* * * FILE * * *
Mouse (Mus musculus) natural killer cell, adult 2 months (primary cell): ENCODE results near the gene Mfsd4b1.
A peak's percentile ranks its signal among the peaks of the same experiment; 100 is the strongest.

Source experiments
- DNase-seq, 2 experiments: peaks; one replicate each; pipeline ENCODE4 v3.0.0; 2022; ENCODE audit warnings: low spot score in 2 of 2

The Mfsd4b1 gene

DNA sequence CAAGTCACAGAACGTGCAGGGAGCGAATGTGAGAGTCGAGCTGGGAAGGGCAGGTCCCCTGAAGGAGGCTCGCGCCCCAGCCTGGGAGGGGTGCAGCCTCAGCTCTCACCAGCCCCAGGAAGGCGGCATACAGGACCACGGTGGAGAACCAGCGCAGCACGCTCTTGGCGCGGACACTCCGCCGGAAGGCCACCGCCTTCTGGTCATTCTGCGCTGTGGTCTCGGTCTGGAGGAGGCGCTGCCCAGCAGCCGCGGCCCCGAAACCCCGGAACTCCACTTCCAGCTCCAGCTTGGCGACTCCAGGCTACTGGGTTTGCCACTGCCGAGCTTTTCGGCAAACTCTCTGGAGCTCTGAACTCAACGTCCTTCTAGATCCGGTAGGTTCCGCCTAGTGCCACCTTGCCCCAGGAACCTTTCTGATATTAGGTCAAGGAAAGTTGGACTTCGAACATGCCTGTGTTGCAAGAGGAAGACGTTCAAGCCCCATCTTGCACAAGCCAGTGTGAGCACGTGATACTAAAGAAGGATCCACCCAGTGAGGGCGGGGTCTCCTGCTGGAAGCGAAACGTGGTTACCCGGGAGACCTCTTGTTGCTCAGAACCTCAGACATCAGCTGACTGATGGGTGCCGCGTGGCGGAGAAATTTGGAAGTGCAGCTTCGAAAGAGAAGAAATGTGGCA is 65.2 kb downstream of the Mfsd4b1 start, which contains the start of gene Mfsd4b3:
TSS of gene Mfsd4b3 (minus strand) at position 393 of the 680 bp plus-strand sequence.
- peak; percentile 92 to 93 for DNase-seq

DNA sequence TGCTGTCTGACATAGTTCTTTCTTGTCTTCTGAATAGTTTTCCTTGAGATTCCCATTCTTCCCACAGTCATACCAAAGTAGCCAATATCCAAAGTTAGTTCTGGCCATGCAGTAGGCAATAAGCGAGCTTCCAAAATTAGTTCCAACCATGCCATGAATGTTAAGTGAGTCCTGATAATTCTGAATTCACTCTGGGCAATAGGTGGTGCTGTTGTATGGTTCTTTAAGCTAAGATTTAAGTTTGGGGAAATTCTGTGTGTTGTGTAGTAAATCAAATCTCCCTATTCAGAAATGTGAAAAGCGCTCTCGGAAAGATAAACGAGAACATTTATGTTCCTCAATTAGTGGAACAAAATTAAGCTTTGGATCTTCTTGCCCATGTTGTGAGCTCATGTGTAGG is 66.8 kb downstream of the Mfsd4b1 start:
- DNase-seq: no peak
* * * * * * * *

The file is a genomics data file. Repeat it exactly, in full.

Mouse (Mus musculus) natural killer cell, adult 2 months (primary cell): ENCODE results near the gene Mfsd4b1.
A peak's percentile ranks its signal among the peaks of the same experiment; 100 is the strongest.

Source experiments
- DNase-seq, 2 experiments: peaks; one replicate each; pipeline ENCODE4 v3.0.0; 2022; ENCODE audit warnings: low spot score in 2 of 2

The Mfsd4b1 gene

DNA sequence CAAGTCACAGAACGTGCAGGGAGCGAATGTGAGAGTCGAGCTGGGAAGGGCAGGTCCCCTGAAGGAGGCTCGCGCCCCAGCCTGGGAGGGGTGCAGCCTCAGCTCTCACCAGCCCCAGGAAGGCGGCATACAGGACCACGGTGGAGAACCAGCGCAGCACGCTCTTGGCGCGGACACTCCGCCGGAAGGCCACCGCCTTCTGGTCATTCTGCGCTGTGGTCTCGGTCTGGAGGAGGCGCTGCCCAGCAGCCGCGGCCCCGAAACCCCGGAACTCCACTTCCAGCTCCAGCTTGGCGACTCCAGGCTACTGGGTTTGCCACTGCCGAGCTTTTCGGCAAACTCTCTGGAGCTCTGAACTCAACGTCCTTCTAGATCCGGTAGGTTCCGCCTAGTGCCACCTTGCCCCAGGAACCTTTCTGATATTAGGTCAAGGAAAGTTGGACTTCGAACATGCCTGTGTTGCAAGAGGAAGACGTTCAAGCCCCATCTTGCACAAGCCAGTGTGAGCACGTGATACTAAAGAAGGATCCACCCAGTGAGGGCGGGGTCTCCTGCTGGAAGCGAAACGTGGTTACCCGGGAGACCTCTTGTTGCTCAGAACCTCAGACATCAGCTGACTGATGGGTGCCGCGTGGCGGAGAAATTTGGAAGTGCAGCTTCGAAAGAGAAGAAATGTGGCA is 65.2 kb downstream of the Mfsd4b1 start, which contains the start of gene Mfsd4b3:
TSS of gene Mfsd4b3 (minus strand) at position 393 of the 680 bp plus-strand sequence.
- peak; percentile 92 to 93 for DNase-seq

DNA sequence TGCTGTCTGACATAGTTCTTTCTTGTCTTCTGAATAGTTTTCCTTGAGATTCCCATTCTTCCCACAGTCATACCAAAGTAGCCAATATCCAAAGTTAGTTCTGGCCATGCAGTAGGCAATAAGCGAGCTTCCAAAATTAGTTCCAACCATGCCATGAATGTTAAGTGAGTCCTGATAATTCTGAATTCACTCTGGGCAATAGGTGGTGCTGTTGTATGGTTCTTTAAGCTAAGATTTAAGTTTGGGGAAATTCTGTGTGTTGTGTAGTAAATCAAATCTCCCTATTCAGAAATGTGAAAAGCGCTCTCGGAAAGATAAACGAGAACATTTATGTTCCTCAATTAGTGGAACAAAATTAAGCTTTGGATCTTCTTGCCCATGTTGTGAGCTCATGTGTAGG is 66.8 kb downstream of the Mfsd4b1 start:
- DNase-seq: no peak